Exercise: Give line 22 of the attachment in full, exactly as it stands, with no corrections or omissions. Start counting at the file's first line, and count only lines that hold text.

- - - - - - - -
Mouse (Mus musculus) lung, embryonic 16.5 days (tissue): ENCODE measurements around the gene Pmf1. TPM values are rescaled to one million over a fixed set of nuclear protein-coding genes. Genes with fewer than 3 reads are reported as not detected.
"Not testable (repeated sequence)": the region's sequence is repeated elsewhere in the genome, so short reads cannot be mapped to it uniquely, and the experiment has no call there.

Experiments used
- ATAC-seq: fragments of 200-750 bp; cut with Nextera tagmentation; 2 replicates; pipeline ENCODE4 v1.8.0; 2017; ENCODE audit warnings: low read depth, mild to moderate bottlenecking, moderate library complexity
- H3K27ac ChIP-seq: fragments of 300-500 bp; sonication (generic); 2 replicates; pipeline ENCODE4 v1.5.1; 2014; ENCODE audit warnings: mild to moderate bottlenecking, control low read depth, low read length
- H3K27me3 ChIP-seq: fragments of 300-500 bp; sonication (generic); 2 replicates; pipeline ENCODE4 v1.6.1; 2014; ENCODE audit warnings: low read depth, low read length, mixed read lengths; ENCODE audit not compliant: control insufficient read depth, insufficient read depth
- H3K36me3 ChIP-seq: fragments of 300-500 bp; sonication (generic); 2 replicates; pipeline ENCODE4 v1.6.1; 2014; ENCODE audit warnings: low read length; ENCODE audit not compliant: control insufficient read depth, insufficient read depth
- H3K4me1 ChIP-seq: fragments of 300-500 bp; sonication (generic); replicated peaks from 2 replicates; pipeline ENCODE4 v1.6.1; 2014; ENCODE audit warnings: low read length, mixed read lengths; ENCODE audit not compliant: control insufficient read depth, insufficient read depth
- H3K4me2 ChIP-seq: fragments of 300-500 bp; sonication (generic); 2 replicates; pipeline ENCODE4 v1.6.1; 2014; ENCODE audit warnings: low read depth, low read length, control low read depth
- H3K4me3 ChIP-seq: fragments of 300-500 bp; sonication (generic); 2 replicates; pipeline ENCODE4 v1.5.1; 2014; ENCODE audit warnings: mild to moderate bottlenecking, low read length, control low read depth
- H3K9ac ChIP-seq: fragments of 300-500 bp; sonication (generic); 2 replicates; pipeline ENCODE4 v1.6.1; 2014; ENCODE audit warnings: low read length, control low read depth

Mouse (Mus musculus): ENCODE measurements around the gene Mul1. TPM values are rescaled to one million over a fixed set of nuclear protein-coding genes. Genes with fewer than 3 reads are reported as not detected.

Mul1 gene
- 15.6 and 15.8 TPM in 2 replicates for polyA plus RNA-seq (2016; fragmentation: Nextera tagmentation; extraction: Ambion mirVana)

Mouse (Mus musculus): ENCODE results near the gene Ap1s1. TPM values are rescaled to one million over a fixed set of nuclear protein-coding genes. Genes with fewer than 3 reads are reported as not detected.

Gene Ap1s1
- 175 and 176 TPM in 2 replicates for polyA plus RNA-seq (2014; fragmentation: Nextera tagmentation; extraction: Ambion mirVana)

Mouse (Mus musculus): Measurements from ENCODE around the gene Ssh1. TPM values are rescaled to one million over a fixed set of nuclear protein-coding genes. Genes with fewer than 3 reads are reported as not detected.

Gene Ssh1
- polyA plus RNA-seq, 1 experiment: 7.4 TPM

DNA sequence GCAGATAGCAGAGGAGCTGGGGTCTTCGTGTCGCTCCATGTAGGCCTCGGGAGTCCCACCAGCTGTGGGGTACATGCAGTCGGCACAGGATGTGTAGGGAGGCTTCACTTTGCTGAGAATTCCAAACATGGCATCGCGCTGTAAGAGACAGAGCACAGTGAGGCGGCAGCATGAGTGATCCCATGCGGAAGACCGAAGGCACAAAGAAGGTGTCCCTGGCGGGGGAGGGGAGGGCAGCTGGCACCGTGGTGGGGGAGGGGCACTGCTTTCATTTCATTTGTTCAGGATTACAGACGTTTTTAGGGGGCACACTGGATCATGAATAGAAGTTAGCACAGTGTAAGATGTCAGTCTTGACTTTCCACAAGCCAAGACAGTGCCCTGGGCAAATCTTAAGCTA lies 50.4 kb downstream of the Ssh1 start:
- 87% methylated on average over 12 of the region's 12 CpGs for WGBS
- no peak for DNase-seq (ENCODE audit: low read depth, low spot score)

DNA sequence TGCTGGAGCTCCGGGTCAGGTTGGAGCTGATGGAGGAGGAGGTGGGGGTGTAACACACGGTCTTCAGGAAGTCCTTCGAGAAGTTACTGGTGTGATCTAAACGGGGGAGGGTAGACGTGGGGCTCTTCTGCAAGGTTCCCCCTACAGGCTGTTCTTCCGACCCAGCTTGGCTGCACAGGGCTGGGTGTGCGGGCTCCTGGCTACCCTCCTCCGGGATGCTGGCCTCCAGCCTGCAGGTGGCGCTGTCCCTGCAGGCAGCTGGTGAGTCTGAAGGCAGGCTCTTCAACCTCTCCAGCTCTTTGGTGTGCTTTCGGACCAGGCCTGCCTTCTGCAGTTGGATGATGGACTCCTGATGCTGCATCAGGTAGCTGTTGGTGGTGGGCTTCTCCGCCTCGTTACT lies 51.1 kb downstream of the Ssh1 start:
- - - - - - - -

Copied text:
- 87% methylated on average over 12 of the region's 12 CpGs for WGBS